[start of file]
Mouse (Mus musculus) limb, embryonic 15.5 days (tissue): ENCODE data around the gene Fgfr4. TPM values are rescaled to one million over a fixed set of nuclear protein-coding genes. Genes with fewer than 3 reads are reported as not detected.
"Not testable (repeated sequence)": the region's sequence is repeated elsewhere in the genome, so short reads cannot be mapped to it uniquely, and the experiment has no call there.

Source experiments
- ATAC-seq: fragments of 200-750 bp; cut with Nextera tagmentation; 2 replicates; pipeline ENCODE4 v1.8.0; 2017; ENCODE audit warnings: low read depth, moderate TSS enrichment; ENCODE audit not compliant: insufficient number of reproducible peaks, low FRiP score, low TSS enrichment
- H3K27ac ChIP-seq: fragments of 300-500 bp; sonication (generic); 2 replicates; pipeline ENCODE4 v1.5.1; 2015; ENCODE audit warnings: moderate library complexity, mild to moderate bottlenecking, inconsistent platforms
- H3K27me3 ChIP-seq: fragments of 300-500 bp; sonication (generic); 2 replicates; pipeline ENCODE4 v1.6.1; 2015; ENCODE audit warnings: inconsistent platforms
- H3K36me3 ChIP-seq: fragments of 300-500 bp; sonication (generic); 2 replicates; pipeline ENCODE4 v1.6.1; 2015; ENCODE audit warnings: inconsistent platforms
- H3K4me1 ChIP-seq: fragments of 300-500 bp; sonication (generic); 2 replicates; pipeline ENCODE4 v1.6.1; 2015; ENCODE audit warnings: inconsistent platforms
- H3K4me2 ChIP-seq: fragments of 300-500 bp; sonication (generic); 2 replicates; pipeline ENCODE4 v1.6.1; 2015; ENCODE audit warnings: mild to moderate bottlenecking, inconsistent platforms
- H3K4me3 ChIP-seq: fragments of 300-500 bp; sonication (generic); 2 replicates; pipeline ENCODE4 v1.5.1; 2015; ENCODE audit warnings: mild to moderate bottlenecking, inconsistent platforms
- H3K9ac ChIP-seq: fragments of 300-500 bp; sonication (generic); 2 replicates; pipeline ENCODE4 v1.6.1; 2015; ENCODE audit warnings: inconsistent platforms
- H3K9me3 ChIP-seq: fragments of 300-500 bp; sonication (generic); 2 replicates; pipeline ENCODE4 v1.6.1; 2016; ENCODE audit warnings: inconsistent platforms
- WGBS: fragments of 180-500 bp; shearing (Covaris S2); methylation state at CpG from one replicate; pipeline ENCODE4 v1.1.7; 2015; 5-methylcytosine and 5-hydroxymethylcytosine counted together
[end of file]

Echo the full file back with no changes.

Mouse (Mus musculus) limb, embryonic 15.5 days (tissue): ENCODE data around the gene Fgfr4. TPM values are rescaled to one million over a fixed set of nuclear protein-coding genes. Genes with fewer than 3 reads are reported as not detected.
"Not testable (repeated sequence)": the region's sequence is repeated elsewhere in the genome, so short reads cannot be mapped to it uniquely, and the experiment has no call there.

Source experiments
- ATAC-seq: fragments of 200-750 bp; cut with Nextera tagmentation; 2 replicates; pipeline ENCODE4 v1.8.0; 2017; ENCODE audit warnings: low read depth, moderate TSS enrichment; ENCODE audit not compliant: insufficient number of reproducible peaks, low FRiP score, low TSS enrichment
- H3K27ac ChIP-seq: fragments of 300-500 bp; sonication (generic); 2 replicates; pipeline ENCODE4 v1.5.1; 2015; ENCODE audit warnings: moderate library complexity, mild to moderate bottlenecking, inconsistent platforms
- H3K27me3 ChIP-seq: fragments of 300-500 bp; sonication (generic); 2 replicates; pipeline ENCODE4 v1.6.1; 2015; ENCODE audit warnings: inconsistent platforms
- H3K36me3 ChIP-seq: fragments of 300-500 bp; sonication (generic); 2 replicates; pipeline ENCODE4 v1.6.1; 2015; ENCODE audit warnings: inconsistent platforms
- H3K4me1 ChIP-seq: fragments of 300-500 bp; sonication (generic); 2 replicates; pipeline ENCODE4 v1.6.1; 2015; ENCODE audit warnings: inconsistent platforms
- H3K4me2 ChIP-seq: fragments of 300-500 bp; sonication (generic); 2 replicates; pipeline ENCODE4 v1.6.1; 2015; ENCODE audit warnings: mild to moderate bottlenecking, inconsistent platforms
- H3K4me3 ChIP-seq: fragments of 300-500 bp; sonication (generic); 2 replicates; pipeline ENCODE4 v1.5.1; 2015; ENCODE audit warnings: mild to moderate bottlenecking, inconsistent platforms
- H3K9ac ChIP-seq: fragments of 300-500 bp; sonication (generic); 2 replicates; pipeline ENCODE4 v1.6.1; 2015; ENCODE audit warnings: inconsistent platforms
- H3K9me3 ChIP-seq: fragments of 300-500 bp; sonication (generic); 2 replicates; pipeline ENCODE4 v1.6.1; 2016; ENCODE audit warnings: inconsistent platforms
- WGBS: fragments of 180-500 bp; shearing (Covaris S2); methylation state at CpG from one replicate; pipeline ENCODE4 v1.1.7; 2015; 5-methylcytosine and 5-hydroxymethylcytosine counted together